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Posts Tagged ‘Better Place’

‘Better Place’ Electric Car Goes Belly Up

Sunday, May 26th, 2013

The electric car company Better Place, which had pledged to erect electric car charging stations throughout Israel, filed for bankruptcy in an Israeli court on Sunday.

The company, based in Palo Alto, Calif., fired about half of its staff in October 2012.

Better Place provides charge spots and battery-switch stations for the Renault Fluence ZE, an electric car that went on sale last year in Israel. Fewer than 1,000 of the cars have been sold in Israel.

Better Place had raised more than $850 million in investments since its founding in 2007, but it lost $812 million in 2012 alone and would have needed at least another four years and investment of some $500 million to reach a breakeven point, Globes business daily reported.

“We stand by the original vision as formulated by Shai Agassi of creating a green alternative that would lessen our dependence on highly polluting transportation technologies,” the company’s management said in a statement issued Sunday. “The vision is still valid and important and we remain hopeful that eventually the vision will be realized for the benefit of a better world. However, Better Place will not be able to take part in the realization of this vision.”

Agassi, the Israeli-American founder of Better Place, was ousted by its board last year. Agassi then resigned from the company’s board of directors.

Israeli Input Drives New Chinese Car

Thursday, March 7th, 2013

A joint Israeli-Chinese car venture won rave views at the Geneva Auto Show this week with a new sedan aimed not only for the Chinese market but also for Europe, and eventually North America.

Israel’s input into the new Qoros compact, besides lots of money, is Western technology that has been not available in China. The Qoros features a unique combination of an electrically powered rear axle and a traction motor integrated into the front drive, along with a six-speed gearbox. The interior includes a unique eight-inch touch screen system

Israel Corp, Israel’s largest company, has eyes on the distant future when it will be able to employ its Better Place electric car battery technology for the Qoros.

“China will eventually go electric,” Israel Corp. executive Idan Ofer told Reuters. “There’s definitely synergy … We need to establish Qoros as a company. We cannot go pure electric from day one but once we are on safe ground, we can start combining forces.”

The deployment of Israeli input and a German designer for the Qoros has made it a truly international car. Qoros is an invented word. The Q is intended to represent quality, and the whole name is a play on the Greek chorus, a collective voice in plays and music, reflecting the multinational nature of the company.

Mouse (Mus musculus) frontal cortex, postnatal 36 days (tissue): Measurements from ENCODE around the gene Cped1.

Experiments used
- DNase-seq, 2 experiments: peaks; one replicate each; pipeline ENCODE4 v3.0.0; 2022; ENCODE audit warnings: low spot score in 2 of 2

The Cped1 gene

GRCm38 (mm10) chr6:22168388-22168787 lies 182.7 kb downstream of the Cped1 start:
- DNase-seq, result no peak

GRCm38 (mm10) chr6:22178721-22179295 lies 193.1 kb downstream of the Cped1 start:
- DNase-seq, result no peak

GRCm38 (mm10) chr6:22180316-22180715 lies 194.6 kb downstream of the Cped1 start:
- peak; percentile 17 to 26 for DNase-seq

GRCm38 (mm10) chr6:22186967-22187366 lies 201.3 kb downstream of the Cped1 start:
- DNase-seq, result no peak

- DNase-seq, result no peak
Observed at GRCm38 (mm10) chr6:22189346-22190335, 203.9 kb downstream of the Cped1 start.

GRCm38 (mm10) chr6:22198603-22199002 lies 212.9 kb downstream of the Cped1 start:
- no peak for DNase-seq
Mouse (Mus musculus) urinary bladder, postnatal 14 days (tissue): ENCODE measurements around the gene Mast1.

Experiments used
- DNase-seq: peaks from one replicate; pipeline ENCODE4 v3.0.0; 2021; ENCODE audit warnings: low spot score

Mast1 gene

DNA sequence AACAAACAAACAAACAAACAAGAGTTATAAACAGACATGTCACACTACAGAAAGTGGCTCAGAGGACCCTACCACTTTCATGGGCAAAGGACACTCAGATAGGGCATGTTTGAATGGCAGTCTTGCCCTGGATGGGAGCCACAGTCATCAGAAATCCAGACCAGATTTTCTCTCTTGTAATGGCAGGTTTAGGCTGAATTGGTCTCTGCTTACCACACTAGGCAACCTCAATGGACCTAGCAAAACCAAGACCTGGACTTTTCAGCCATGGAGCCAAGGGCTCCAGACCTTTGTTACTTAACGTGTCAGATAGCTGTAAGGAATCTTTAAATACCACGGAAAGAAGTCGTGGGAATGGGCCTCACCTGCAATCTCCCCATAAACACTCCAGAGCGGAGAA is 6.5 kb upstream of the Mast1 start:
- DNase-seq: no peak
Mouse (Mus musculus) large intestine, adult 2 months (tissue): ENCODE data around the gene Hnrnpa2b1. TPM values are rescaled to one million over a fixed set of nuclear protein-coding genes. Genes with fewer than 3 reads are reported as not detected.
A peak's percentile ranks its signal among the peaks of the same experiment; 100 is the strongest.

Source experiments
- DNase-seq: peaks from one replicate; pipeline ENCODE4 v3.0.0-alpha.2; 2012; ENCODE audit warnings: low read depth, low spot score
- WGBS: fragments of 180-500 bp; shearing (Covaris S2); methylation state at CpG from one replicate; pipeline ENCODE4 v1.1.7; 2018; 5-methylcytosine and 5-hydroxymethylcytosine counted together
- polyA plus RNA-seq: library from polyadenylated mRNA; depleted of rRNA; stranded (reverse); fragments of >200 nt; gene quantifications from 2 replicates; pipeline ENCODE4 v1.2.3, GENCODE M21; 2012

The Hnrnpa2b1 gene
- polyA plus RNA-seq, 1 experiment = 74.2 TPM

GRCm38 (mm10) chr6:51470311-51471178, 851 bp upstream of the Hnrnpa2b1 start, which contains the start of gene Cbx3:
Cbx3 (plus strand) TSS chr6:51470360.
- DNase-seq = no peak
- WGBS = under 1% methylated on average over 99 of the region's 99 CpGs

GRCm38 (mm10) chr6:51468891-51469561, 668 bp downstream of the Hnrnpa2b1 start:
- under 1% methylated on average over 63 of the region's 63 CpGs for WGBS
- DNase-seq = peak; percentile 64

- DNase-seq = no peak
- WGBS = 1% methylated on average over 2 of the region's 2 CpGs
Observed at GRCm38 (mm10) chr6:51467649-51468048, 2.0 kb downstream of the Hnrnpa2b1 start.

“This combination of western technology, western management, coupled with … Chinese pedigree is actually a winning combination,” said Ofer, who also is Israel’s richest man.

Israel Corp.’s partner is the Chinese Chery Automobile company, which surrendered its original demands that foreigners would not control the company or inject cash.

The “Qoros 3” sedan sparked excitement at the Geneva show, with obvious admiration from Renault Nissan and Jaguar Land Rover executives.

Ratan Tata, former Tata Motors chairman and Jaguar Land Rover chief executive officer “spent half an hour here yesterday,” said Ofer. “He was quite amazed. He loved the car.”

The Qoros 3  has a four-cylinder engine with an expected price tag of approximately $25,000. Officials hope to reach an annual production of 150,000 cars a year, with the first vehicles on Chinese roads by the end of this year and in Europe before the end of 2015.

Jewish State from River to Sea a Better Place for Arabs

Tuesday, December 4th, 2012

My wife forwarded to me this morning an email from our friend Jill from Oakland, Calif. Jill asked: “What do you and Yori think about a 2 state solution? I am very interested in your opinions.” All love, Jille.

Hi Ya, Jill!

The 2-state solution – which seems an obvious idea, what could be more logical than a case in which two people are disputing ownership of the same land – they should split it – has been proposed and tried several times:

In 1936, a British fact finding committee recommended it, and the publication resulted in an Arab rebellion that spread across the Middle east, flamed by Nazi support.